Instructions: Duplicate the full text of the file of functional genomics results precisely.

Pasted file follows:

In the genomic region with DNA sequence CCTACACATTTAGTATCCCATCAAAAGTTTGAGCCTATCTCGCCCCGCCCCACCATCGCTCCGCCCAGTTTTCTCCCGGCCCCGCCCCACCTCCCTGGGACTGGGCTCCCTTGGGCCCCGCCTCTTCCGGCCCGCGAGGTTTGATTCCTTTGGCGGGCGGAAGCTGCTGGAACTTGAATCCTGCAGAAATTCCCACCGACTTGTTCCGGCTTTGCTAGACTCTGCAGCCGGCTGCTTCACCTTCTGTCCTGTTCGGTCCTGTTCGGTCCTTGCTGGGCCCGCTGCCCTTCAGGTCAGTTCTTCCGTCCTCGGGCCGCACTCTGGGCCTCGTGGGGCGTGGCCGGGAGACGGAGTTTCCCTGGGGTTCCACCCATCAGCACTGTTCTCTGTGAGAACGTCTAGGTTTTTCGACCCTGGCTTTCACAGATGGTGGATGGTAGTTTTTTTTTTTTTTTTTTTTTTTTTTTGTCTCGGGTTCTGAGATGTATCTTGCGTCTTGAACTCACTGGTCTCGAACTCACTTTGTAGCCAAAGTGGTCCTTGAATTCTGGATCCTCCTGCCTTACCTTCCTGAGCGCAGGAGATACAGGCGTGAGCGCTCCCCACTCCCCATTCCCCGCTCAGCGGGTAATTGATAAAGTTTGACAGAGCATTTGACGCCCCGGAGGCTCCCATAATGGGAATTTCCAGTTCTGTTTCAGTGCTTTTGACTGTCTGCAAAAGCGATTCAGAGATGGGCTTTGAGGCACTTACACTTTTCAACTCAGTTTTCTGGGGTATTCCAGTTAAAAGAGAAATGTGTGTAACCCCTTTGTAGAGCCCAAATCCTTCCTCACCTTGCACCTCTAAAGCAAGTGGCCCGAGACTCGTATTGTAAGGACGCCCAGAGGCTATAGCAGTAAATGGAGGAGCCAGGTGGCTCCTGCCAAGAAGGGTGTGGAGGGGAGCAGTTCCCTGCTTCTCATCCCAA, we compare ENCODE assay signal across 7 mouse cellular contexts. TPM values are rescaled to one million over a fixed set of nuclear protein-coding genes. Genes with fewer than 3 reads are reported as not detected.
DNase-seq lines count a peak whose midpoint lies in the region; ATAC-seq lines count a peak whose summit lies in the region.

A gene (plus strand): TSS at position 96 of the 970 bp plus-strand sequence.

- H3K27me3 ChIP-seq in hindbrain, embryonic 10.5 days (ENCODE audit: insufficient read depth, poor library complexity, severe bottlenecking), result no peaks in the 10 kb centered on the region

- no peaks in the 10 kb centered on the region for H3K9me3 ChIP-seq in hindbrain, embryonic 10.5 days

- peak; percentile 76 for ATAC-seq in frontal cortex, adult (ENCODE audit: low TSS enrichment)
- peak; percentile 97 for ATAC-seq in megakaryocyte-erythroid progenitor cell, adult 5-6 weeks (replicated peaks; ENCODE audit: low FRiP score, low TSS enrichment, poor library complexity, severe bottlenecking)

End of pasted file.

In the genomic region with DNA sequence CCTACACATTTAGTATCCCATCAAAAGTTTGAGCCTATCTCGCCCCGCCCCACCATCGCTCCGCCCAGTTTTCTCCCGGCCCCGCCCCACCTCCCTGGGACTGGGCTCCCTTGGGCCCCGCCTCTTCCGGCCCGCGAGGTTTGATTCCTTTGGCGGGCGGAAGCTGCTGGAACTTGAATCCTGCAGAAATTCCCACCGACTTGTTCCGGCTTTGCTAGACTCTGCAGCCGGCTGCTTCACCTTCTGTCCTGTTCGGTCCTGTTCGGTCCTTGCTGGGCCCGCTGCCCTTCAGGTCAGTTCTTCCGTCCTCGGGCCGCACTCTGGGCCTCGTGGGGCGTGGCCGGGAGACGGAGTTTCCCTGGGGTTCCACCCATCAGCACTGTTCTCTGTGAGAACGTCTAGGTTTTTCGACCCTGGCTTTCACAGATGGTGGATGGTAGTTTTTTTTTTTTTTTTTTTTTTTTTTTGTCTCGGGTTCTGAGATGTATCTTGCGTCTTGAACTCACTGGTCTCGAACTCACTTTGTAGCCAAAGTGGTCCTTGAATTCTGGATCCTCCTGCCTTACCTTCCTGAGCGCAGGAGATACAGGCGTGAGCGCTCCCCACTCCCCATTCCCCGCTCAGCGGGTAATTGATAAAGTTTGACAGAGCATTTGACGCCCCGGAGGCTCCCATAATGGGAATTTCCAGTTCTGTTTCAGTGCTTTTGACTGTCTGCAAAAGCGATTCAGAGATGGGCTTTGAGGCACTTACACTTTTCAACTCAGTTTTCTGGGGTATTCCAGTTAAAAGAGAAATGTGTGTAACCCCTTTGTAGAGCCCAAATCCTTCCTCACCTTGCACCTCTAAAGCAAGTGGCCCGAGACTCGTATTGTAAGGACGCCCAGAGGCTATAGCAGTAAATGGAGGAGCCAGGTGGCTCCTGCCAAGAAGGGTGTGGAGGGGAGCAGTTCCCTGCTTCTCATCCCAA, we compare ENCODE assay signal across 7 mouse cellular contexts. TPM values are rescaled to one million over a fixed set of nuclear protein-coding genes. Genes with fewer than 3 reads are reported as not detected.
DNase-seq lines count a peak whose midpoint lies in the region; ATAC-seq lines count a peak whose summit lies in the region.

A gene (plus strand): TSS at position 96 of the 970 bp plus-strand sequence.

- H3K27me3 ChIP-seq in hindbrain, embryonic 10.5 days (ENCODE audit: insufficient read depth, poor library complexity, severe bottlenecking), result no peaks in the 10 kb centered on the region

- no peaks in the 10 kb centered on the region for H3K9me3 ChIP-seq in hindbrain, embryonic 10.5 days

- peak; percentile 76 for ATAC-seq in frontal cortex, adult (ENCODE audit: low TSS enrichment)
- peak; percentile 97 for ATAC-seq in megakaryocyte-erythroid progenitor cell, adult 5-6 weeks (replicated peaks; ENCODE audit: low FRiP score, low TSS enrichment, poor library complexity, severe bottlenecking)